“No, no, no. I wouldn’t say so … The Finnish official line is that I should be careful because abortion is legal in Finland and Canada.” So the outrage is issue-specific and, to be precise, worldview-specific. In Nordic countries, especially, the political culture is consensus-based to a fault, and the consensus is that the outcome of the 1960s sexual revolution will never be up for debate. Next door in Sweden, midwives are blacklisted from the profession for espousing anti-abortion views. Ditto for Norwegian doctors who refuse to dispense IUDs and abortifacients on conscience grounds.
The consensus expects ministers to bring their views into line or keep their mouths shut. “This is of course clearly politics,” Soini told me. “I think I have freedom of conscience. I haven’t done anything wrong. This is me practicing my religion.” And the free exercise of religion means having the right to espouse the moral teachings of one’s faith—or it means nothing.
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Banality and evil.
A week ago, I wondered what was going on in Sunspot, New Mexico. The FBI had swept into this mountain-top solar observatory, complete with Black Hawk helicopters, evacuated everyone, and closed the place down with no explanation whatever. Local police were politely told to butt out. It was like the first scene in a 1950’s Hollywood sci-fi movie, probably starring Walter Pidgeon.
Well, now we know, at least according to the New York Post.
If you’re hoping for little green men saying, “Take me to your leader,” you’re in for a disappointment. It seems the observatory head had discovered a laptop with child pornography on it that belonged to the janitor. The janitor then made veiled threats and in came the Black Hawks.
In sum, an all-too-earthly explanation with a little law-enforcement overkill thrown in.
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The demands of the politicized life.
John Cheney-Lippold, an associate professor of American Culture at the University of Michigan, has been the subject of withering criticism of late, but I’m grateful to him. Yes, he shouldn’t have refused to write a recommendation for a student merely because the semester abroad program she was applying to was in Israel. But at least he exposed what the boycott movement is about, aspects of which I suspect some of its blither endorsers are unaware.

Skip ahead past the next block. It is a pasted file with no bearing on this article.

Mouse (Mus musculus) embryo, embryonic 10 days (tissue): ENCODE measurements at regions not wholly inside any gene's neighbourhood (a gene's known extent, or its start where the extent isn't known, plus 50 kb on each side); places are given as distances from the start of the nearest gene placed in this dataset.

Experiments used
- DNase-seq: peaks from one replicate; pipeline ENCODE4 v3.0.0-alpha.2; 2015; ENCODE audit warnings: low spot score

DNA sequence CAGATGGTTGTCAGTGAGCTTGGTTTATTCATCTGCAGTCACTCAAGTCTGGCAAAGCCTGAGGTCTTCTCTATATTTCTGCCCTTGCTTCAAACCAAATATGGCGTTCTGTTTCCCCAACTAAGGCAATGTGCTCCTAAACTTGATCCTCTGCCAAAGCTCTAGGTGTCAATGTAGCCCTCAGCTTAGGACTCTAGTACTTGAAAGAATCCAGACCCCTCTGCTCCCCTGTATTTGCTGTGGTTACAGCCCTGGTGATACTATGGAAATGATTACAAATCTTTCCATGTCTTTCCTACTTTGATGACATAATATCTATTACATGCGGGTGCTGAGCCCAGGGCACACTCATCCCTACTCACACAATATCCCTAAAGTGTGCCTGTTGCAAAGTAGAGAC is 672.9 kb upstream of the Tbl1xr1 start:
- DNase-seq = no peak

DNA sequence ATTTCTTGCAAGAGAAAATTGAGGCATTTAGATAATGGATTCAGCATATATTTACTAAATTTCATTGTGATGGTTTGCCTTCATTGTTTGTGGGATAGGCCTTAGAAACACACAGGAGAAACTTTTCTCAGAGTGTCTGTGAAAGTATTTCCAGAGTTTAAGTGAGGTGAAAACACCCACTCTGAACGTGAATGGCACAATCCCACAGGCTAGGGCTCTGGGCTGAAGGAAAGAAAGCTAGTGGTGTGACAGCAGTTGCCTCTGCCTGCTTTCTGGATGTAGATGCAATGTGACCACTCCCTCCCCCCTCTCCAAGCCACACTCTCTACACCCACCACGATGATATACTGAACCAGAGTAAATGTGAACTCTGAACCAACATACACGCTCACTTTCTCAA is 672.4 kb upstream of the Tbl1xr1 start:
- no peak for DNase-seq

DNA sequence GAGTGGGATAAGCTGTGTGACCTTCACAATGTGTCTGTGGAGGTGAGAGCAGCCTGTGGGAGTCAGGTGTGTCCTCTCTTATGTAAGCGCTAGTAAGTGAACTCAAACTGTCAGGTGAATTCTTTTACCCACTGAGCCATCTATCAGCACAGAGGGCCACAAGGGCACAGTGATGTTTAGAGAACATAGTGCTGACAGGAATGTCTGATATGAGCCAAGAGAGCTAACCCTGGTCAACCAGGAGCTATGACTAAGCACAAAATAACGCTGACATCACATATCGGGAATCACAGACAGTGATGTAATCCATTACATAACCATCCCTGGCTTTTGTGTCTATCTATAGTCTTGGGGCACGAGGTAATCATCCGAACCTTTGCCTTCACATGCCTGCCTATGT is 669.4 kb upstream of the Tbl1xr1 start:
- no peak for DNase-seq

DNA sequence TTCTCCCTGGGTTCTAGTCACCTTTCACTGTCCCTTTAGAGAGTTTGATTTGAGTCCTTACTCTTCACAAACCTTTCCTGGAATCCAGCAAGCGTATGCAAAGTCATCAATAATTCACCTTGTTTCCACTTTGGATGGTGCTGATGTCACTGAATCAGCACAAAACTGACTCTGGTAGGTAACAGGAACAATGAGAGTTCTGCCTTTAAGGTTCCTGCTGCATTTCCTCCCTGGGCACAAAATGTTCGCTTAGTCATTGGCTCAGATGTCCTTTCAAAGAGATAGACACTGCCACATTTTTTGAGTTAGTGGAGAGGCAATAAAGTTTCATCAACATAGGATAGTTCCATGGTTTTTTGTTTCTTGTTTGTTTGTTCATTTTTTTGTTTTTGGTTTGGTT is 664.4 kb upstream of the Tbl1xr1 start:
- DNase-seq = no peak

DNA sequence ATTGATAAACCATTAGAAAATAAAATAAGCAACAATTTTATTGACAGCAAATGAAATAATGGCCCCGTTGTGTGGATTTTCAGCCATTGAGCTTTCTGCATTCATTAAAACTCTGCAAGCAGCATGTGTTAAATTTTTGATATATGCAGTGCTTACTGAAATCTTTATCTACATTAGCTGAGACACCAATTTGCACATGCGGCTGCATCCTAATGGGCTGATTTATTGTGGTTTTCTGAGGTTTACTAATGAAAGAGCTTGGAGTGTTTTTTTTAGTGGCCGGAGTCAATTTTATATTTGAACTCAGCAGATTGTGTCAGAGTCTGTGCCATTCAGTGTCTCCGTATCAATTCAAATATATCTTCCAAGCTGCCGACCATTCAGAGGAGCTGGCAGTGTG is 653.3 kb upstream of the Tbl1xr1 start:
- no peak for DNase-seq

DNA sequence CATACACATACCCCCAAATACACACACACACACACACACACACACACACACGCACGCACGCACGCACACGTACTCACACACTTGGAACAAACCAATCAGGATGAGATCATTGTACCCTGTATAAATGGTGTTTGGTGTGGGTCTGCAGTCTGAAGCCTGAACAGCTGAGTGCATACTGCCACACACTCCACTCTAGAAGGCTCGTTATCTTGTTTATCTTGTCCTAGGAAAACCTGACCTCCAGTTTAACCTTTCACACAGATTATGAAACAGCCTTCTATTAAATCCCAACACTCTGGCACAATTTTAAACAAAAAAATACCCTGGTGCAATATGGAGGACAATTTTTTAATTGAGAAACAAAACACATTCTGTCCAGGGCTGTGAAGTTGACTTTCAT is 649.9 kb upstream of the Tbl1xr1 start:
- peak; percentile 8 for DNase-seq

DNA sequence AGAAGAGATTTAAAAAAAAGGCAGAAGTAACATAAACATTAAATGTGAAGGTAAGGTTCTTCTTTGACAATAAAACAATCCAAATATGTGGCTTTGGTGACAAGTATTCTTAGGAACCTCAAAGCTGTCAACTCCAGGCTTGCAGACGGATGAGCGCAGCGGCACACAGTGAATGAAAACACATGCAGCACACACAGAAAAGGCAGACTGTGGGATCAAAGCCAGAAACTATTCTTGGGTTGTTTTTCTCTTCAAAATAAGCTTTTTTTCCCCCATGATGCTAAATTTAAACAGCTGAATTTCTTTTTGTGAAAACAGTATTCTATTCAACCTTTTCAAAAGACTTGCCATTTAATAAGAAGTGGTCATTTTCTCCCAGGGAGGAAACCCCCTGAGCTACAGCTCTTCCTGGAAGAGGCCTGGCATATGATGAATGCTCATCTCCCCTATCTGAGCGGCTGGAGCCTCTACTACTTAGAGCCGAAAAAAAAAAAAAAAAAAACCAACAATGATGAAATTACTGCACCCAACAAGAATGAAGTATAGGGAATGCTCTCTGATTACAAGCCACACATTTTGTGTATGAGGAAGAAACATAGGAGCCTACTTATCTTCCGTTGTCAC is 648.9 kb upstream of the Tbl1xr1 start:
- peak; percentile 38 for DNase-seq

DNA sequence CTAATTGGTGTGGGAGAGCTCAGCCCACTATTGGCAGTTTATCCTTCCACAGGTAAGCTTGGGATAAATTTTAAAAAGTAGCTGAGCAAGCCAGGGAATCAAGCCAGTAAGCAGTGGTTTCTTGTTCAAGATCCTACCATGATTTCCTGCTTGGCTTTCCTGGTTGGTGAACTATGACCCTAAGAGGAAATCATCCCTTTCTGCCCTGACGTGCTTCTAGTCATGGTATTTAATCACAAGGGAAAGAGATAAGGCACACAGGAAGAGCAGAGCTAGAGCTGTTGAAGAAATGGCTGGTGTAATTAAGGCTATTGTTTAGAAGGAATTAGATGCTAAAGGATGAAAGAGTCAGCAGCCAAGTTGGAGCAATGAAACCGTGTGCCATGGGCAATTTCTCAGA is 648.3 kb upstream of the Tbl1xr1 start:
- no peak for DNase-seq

We are routinely told, as we were by the American Studies Association, that boycott actions against Israel are “limited to institutions and their official representatives.” But Cheney-Lippold reminds us that the boycott, even if read in this narrow way, obligates professors to refuse to assist their own students when those students seek to participate in study abroad programs in Israel. Dan Avnon, an Israeli academic, learned years ago that the same goes for Israel faculty members seeking to participate in exchange programs sponsored by Israeli universities. They, too, must be turned away regardless of their position on the Israeli-Palestinian conflict.
When the American Studies Association boycott of Israel was announced, over two hundred college presidents or provosts properly and publicly rejected it. But even they might not have imagined that the boycott was more than a symbolic gesture. Thanks to Professor Cheney-Lippold, they now know that it involves actions that disserve their students. Yes, Cheney-Lippold now says he was mistaken when he wrote that “many university departments have pledged an academic boycott against Israel.” But he is hardly a lone wolf in hyper-politicized disciplines like American Studies, Asian-American Studies, and Women’s Studies, whose professional associations have taken stands in favor of boycotting Israel. Administrators looking at bids to expand such programs should take note of their admirably open opposition to the exchange of ideas.
Cheney-Lippold, like other boycott defenders, points to the supposed 2005 “call of Palestinian civil society” to justify his singling out of Israel. “I support,” he says in comments to the student newspaper, “communities who organize themselves and ask for international support to achieve equal rights, freedom and to prevent violations of international law.” Set aside the absurdity of this reasoning (“Why am I not boycotting China on behalf of Tibet? Because China has been much more effective in stifling civil society!”). Focus instead on what Cheney- Lippold could have found out by Googling. The first endorser of the call of “civil society” is the Council of National and Islamic Forces (NIF) in Palestine, which includes Hamas, the Popular Front for the Liberation of Palestine, and other groups that trade not only in violent resistance but in violence that directly targets noncombatants.
That’s remained par for the course for the boycott movement. In October 2015, in the midst of the series of stabbings deemed “the knife intifada,” the U.S. Campaign for the Academic and Cultural Boycott of Israel shared a call for an International Day with the “new generation of Palestinians” then “rising up against Israel’s brutal, decades-old system of occupation.” To be sure, they did not directly endorse attacks on civilians, but they did issue their statement of solidarity with “Palestinian popular resistance” one day after four attacks that left three Israelis–all civilians–dead.
The boycott movement, in other words, can sign on to a solidarity movement that includes the targeting of civilians for death, but cannot sign letters of recommendation for their own undergraduates if those undergraduates seek to learn in Israel. That tells us all we need to know about the boycott movement. It was nice of Cheney-Lippold to tell us.